20 years ago, the International Criminal Court (ICC) was established. So far, however, there was no final conviction for sexual violence crimes at the court. Our guest author asks why.

A guest blog by Mariasole Forlani*

The ICC has often been criticized for its weak track record in providing justice to victims of sexual violence in conflict. In July, the world celebrated the 20th anniversary of the Rome Statute, the founding treaty of the ICC. But when it comes to the prosecution of sexual violence, little has been achieved at the ICC.

In the court’s first years after it was set up in 2002, the prosecution of rape and other forms of sexual violence appeared not to be a high priority. One of the explanations that have been put forward is that then-prosecutor Luis Moreno Ocampo had to build cases quickly to get the new institution going and therefore focused on crimes and cases that were more obvious and easier to investigate.

In the court’s very first case, brought against the Congolese militia leader Thomas Lubanga, Moreno Ocampo decided to focus on one specific crime only – the use of child soldiers. Even though there was evidence that girl child soldiers were subjected to sexual slavery and rape, no charges had been made in relation to these crimes.

Thus, a narrow focus of the investigation and prosecution strategy led to the exclusion of sexual violence crimes from the Lubanga case. When the judges sentenced Lubanga to 12 years in prison in 2012, they noted that they “strongly deprecate the attitude of the former Prosecutor in relation to the issue of sexual violence.”

ICC case against Germain Katanga: lack of evidence for sexual violence

The case against another Congolese militia leader, Germain Katanga, was the first time charges of sexual violence were part of an indictment. In the judgment, the court confirmed that there was evidence of rape and sexual slavery in the aftermath of the attack on the village of Bogoro which Katanga was leading.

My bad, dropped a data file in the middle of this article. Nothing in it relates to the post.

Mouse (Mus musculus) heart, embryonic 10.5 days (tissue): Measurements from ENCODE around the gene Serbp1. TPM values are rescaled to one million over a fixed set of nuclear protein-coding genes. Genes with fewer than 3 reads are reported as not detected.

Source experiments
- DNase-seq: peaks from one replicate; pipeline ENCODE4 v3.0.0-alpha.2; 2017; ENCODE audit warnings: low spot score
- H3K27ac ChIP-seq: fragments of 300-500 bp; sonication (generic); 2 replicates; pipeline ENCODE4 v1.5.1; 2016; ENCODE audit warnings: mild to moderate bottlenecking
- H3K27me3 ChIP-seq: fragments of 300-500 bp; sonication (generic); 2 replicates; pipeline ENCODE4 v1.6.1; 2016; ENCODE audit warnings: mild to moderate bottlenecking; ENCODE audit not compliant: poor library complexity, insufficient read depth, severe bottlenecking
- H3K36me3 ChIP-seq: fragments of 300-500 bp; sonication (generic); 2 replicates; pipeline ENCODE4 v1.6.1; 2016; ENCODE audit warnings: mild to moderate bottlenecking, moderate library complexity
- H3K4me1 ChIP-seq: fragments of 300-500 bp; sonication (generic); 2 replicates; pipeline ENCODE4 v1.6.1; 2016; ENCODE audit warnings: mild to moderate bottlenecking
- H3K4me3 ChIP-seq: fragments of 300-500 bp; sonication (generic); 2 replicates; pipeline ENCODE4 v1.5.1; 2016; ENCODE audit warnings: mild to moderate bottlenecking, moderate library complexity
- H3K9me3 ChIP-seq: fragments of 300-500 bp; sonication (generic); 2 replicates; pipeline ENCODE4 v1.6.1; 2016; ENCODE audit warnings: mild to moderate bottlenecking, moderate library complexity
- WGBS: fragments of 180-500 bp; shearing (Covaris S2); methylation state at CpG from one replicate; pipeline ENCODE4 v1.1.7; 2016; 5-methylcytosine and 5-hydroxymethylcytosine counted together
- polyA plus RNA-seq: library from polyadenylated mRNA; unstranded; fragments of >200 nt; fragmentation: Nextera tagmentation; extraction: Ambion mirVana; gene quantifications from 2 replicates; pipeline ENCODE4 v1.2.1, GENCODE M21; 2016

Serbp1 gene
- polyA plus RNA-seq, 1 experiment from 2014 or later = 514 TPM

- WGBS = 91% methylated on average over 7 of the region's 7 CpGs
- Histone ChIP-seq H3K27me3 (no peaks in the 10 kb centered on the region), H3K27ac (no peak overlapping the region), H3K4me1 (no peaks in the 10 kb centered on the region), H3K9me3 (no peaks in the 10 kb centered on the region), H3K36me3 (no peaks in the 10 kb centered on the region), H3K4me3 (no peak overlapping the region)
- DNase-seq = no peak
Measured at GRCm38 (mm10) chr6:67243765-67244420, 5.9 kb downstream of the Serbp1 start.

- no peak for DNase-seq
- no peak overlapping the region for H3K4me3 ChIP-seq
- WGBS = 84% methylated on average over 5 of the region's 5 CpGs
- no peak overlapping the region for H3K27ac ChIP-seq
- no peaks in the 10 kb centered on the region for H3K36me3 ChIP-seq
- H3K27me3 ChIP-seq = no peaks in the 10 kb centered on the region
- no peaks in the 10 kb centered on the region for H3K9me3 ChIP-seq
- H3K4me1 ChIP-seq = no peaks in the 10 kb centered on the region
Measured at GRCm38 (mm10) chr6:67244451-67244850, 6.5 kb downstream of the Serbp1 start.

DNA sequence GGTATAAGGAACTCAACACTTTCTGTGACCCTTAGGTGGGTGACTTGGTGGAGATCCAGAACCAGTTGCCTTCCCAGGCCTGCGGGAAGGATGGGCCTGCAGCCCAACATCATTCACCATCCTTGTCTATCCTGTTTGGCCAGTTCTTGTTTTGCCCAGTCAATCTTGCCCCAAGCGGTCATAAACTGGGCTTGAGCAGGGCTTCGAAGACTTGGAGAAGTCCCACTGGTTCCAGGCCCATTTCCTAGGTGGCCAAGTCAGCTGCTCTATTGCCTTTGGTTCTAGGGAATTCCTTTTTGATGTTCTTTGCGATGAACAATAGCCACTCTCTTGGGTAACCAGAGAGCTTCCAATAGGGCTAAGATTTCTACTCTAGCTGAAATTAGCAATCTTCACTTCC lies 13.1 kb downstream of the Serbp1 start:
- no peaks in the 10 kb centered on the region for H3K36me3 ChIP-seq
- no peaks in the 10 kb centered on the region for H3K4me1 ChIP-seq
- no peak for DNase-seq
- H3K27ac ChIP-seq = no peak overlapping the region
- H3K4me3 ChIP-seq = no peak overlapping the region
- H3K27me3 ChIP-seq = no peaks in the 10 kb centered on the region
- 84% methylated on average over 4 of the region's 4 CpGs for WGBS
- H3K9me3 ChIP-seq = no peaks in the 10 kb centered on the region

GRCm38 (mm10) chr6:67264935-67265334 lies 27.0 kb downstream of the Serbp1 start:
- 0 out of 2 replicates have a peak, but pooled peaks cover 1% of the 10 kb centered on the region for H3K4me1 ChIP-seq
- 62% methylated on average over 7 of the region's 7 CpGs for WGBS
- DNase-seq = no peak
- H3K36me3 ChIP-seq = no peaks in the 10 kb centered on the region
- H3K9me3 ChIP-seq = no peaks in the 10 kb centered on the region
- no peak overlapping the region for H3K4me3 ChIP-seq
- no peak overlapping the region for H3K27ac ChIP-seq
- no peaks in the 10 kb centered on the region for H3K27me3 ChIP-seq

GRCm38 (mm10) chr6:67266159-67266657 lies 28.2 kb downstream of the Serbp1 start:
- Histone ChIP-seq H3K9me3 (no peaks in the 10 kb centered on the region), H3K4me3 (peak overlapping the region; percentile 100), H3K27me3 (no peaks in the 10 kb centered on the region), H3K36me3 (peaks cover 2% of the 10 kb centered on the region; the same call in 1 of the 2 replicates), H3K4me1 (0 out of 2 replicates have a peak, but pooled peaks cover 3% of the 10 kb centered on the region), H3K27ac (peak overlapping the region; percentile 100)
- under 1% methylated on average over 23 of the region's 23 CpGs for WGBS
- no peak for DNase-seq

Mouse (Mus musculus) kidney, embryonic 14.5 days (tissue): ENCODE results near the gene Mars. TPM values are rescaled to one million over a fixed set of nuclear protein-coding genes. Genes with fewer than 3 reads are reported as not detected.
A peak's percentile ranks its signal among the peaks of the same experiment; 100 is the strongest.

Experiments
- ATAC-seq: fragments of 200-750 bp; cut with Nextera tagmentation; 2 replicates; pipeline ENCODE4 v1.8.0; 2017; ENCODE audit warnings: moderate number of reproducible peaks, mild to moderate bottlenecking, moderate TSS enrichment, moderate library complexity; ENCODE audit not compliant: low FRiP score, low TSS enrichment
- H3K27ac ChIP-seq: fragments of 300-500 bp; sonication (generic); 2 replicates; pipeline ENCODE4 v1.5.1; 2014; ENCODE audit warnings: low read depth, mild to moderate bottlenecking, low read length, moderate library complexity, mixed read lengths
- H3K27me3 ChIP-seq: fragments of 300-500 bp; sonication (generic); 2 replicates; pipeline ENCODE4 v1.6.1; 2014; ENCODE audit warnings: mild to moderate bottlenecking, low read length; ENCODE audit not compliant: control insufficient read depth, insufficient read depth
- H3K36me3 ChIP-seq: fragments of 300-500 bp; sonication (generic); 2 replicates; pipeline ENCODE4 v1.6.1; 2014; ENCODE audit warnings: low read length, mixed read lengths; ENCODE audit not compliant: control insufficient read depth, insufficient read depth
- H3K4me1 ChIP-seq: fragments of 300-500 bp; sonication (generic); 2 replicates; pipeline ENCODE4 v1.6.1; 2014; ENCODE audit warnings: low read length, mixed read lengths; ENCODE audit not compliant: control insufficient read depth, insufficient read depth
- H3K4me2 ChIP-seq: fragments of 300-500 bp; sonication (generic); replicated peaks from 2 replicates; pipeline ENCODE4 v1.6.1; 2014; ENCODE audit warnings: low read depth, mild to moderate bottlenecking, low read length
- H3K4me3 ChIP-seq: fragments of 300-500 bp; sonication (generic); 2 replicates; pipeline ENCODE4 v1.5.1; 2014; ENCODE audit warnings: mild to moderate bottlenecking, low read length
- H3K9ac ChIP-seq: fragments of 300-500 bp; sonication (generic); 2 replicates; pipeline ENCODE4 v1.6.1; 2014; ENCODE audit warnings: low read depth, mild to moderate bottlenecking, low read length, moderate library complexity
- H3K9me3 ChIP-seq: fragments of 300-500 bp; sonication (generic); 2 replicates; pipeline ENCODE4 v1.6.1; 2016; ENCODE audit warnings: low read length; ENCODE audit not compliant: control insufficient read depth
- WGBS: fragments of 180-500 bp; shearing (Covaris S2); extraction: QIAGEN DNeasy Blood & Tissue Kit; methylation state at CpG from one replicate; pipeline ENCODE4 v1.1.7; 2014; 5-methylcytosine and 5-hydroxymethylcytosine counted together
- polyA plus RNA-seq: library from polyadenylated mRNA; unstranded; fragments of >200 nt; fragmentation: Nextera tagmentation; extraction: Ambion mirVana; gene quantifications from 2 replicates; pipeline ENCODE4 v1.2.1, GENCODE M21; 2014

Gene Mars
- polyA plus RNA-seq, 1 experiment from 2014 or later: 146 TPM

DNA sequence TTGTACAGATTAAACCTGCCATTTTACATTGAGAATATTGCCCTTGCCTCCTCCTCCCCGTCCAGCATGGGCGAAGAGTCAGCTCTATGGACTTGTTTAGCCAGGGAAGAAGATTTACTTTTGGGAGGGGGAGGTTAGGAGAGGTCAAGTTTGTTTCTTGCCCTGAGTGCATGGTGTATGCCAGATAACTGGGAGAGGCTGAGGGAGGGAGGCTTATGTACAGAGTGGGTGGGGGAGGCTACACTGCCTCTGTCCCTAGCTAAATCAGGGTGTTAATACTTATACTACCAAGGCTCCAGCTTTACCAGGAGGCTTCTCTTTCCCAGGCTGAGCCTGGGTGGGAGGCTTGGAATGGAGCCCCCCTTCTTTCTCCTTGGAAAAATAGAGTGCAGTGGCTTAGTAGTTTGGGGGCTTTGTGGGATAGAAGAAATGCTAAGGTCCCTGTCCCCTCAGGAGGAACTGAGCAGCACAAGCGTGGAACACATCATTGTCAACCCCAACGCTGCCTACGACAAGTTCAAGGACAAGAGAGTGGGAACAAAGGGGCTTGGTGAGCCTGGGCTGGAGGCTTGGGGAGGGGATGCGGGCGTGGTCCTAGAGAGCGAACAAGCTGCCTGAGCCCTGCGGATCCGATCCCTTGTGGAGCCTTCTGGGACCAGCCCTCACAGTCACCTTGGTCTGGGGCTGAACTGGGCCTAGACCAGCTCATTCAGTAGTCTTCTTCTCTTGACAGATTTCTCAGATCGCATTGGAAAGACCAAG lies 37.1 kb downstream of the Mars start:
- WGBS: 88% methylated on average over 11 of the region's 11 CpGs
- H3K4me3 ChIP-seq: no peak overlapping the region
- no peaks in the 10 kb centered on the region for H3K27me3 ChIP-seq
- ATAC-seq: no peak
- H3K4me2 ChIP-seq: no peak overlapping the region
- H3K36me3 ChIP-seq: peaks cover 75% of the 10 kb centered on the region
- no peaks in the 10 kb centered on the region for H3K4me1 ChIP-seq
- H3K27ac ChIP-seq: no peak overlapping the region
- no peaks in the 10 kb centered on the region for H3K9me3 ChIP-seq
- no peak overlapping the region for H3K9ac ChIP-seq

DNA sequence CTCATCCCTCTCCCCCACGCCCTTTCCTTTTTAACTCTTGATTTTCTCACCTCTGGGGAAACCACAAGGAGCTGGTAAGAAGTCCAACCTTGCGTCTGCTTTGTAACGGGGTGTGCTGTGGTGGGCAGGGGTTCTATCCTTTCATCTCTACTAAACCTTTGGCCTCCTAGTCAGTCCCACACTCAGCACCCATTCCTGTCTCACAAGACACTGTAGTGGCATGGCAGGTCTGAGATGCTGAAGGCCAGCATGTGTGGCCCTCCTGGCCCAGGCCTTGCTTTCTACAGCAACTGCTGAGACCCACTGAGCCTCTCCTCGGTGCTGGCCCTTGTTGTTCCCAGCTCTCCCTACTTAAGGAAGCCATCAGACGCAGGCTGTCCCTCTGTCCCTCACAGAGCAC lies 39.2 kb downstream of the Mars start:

But Katanga could not be connected to these crimes. He was convicted of murder and other acts which constitute crimes against humanity and war crimes, but acquitted of rape and sexual slavery for a lack of evidence.

Is the situation different today?

After Fatou Bensouda, the current prosecutor, took office in 2012, the approach of the Office of the Prosecutor (OTP) has changed. Bensouda published a policy paper on Sexual and Gender – Based Crimes in June 2014. She underlines that: “The message to perpetrators […] must be clear: sexual violence and gender-based crimes in conflict will neither be tolerated nor ignored at the ICC.”

ICC prosecutor: strong advocate for prosecution of sexual violence

Bensouda has become a strong advocate for the prosecution of sexual and gender-based violence and made its investigation a priority.

The reality is, however, that there is still no final conviction for sexual violence crimes at the ICC.

In 2016, the judges convicted the former Congolese vice president Jean-Pierre Bemba of crimes against humanity and war crimes, and sentenced him to 18 years’ imprisonment. In June 2018, however, the Appeal Chamber acquitted Bemba of all charges. The decision was seen as a huge disappointment and a setback for the prosecution of sexual violence crimes.

Dialogue with local population

What can be done to strengthen the ICC’s ability to prosecute sexual violence? First, the OTP should receive the necessary resources in order to be able to conduct its investigations swiftly. The more time elapses, the more difficult it becomes to collect evidence.

Second, a stronger presence in the field would facilitate the dialogue with the local population and encourage victims to speak out and break the silence. In many societies, the strong stigma of rape prevents women and men to come forward and talk about what happened.

If these steps are taken, chances are good that there will be more reason to celebrate the ICC’s birthday in 20 years’ time.


*Mariasole Forlani studied Public International Law, specializing in Peacebuilding and Transitional Justice. She analysed the impact of international criminal tribunals on public opinion, in order to verify if international courts contributed or not to Transitional Justice’s processes.

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